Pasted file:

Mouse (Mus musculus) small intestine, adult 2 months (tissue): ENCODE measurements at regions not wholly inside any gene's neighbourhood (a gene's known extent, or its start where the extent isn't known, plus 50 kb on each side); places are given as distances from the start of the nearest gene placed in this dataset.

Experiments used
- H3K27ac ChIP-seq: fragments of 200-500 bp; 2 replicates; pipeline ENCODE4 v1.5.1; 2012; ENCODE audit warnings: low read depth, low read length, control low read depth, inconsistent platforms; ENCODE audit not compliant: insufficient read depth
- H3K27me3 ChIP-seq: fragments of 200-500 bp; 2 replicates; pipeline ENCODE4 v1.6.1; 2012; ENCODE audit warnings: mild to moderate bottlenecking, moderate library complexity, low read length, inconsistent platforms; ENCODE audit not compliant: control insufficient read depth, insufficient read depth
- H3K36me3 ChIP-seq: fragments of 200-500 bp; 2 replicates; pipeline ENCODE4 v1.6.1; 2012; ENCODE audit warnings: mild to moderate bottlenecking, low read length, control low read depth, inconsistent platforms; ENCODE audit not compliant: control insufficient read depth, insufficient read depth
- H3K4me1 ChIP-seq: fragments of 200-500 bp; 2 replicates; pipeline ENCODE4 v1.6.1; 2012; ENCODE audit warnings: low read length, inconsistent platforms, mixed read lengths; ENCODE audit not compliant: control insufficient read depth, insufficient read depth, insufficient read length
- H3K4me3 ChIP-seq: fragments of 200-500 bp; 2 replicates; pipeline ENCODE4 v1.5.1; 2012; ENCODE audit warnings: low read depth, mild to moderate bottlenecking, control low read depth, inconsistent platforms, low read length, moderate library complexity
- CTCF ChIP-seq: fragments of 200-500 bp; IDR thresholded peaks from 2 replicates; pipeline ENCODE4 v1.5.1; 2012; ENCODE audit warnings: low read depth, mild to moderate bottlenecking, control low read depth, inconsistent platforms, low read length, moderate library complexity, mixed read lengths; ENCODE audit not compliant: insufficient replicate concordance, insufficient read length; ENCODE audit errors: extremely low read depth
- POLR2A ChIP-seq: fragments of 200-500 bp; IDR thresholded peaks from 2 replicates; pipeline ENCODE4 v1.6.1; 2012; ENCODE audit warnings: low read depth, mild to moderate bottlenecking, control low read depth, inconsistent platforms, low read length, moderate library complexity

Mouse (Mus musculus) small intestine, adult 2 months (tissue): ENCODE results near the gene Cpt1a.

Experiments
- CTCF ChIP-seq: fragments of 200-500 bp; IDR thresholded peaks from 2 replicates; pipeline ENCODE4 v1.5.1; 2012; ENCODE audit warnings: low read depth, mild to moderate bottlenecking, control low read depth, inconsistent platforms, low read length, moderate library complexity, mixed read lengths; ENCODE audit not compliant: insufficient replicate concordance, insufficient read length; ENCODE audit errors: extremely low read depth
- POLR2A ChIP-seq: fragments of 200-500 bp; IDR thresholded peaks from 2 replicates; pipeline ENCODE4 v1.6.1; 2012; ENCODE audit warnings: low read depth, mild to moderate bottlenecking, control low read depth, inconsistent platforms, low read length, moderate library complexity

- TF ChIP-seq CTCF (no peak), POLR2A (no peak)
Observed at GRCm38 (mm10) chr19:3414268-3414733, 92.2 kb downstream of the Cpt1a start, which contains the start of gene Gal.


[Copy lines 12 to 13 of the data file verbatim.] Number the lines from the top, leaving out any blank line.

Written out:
- CTCF ChIP-seq: fragments of 200-500 bp; IDR thresholded peaks from 2 replicates; pipeline ENCODE4 v1.5.1; 2012; ENCODE audit warnings: low read depth, mild to moderate bottlenecking, control low read depth, inconsistent platforms, low read length, moderate library complexity, mixed read lengths; ENCODE audit not compliant: insufficient replicate concordance, insufficient read length; ENCODE audit errors: extremely low read depth
- POLR2A ChIP-seq: fragments of 200-500 bp; IDR thresholded peaks from 2 replicates; pipeline ENCODE4 v1.6.1; 2012; ENCODE audit warnings: low read depth, mild to moderate bottlenecking, control low read depth, inconsistent platforms, low read length, moderate library complexity